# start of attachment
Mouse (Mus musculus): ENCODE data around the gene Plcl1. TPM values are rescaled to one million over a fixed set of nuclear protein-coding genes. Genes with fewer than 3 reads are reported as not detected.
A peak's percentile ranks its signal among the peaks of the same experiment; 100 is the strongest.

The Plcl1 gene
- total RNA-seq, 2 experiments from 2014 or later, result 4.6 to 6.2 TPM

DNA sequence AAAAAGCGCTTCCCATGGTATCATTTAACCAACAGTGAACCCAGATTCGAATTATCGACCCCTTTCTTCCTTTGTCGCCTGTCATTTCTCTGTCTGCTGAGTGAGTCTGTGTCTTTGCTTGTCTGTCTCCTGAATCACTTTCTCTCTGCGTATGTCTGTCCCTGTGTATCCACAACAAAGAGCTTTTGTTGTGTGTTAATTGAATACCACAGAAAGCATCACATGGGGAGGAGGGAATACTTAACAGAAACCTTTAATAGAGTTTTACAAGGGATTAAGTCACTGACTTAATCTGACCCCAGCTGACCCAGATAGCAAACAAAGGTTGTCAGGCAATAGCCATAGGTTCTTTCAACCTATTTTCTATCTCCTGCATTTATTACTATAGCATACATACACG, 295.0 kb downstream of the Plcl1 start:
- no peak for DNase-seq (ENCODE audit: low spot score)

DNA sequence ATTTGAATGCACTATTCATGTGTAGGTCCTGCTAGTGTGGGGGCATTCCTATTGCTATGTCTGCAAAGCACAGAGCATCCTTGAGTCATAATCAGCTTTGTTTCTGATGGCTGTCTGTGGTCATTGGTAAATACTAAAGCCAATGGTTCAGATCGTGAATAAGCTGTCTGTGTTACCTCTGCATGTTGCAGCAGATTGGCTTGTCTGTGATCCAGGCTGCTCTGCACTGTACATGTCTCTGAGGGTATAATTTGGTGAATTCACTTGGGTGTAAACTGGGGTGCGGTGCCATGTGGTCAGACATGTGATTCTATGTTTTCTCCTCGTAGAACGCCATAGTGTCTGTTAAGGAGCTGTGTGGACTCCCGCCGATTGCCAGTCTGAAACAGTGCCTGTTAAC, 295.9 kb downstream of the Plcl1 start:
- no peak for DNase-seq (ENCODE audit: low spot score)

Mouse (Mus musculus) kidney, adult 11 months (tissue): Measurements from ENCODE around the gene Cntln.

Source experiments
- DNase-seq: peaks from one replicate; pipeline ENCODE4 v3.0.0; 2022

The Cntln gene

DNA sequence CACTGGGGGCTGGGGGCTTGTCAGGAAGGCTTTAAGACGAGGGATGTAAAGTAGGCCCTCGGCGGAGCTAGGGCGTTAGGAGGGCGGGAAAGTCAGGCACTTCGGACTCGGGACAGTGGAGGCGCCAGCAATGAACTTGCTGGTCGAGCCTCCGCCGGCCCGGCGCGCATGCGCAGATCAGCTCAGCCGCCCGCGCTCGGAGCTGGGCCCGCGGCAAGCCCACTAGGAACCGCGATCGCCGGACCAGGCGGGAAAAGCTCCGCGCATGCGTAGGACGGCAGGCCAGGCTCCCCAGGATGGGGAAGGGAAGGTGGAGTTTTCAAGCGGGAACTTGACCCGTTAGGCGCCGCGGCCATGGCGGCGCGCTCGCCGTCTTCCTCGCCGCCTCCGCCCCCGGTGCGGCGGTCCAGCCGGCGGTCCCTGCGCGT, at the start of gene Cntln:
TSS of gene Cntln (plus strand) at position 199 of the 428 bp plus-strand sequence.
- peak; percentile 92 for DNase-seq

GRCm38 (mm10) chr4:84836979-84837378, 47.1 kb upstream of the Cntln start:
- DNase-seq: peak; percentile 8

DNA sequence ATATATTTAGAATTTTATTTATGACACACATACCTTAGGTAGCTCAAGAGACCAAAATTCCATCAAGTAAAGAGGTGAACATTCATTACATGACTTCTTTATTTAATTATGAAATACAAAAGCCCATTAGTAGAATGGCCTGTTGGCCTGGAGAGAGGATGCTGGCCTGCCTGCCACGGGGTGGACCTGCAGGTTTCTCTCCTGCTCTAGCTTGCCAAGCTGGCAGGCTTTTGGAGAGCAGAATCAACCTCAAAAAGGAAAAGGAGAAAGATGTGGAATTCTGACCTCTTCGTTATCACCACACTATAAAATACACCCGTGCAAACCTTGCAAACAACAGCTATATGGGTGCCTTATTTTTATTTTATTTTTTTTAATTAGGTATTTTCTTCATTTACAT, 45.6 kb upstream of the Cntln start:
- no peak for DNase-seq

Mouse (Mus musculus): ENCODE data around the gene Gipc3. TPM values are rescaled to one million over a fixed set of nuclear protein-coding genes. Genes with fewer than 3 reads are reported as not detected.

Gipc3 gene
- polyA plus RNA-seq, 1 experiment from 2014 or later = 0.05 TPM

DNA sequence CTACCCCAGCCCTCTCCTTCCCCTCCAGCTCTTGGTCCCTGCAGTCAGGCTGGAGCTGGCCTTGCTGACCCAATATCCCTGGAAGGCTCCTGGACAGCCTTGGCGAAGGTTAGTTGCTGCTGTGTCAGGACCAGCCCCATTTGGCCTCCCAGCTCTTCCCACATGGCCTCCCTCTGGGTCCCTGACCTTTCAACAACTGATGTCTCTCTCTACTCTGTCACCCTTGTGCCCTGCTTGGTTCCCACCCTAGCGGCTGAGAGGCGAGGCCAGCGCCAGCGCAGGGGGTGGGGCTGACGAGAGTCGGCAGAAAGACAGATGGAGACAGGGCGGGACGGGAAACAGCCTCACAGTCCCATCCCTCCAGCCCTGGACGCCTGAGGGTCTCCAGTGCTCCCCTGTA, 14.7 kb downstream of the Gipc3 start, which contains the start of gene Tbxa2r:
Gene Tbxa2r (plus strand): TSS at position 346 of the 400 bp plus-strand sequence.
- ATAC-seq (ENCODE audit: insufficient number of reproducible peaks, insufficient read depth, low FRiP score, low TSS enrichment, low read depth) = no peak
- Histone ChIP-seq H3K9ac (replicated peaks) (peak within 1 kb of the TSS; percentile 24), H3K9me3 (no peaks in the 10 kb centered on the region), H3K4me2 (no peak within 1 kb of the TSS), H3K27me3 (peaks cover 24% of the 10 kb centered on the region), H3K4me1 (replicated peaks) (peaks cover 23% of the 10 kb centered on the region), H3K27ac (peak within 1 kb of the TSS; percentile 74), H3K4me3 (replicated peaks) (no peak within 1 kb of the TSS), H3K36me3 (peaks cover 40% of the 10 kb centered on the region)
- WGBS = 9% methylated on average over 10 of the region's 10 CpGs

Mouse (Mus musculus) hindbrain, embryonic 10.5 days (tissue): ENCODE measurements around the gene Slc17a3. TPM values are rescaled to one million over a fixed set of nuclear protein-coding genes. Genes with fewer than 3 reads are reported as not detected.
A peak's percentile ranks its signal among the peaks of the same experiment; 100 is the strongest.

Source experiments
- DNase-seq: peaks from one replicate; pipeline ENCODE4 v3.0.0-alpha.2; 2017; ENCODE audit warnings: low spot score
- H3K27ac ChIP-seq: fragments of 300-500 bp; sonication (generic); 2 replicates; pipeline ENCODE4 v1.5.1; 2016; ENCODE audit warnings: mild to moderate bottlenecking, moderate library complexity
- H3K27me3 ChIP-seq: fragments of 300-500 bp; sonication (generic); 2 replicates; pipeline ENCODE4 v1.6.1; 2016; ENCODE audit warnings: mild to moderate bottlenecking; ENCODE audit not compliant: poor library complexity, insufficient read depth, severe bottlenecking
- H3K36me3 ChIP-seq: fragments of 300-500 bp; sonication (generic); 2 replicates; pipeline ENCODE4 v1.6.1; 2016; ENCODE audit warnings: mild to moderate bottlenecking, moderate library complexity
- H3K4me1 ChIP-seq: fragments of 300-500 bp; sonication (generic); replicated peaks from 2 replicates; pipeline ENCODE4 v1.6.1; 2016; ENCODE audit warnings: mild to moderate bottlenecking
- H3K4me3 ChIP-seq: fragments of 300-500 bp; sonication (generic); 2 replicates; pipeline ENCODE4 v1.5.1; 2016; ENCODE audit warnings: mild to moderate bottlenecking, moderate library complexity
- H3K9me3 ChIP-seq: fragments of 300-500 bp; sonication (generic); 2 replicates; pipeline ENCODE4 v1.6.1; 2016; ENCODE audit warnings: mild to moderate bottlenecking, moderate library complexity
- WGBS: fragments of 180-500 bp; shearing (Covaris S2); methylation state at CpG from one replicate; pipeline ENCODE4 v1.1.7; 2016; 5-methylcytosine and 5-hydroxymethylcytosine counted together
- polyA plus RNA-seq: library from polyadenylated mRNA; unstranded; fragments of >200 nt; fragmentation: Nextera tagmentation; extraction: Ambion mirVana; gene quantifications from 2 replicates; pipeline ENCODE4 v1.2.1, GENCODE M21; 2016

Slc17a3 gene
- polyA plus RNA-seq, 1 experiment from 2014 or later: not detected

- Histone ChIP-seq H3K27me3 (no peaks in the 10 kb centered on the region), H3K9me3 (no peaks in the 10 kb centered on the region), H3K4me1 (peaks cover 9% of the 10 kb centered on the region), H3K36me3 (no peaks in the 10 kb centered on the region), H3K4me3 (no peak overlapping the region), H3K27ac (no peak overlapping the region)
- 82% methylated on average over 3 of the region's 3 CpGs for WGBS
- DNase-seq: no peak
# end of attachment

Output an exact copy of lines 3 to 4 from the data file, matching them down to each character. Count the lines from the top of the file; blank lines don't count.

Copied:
The Plcl1 gene
- total RNA-seq, 2 experiments from 2014 or later, result 4.6 to 6.2 TPM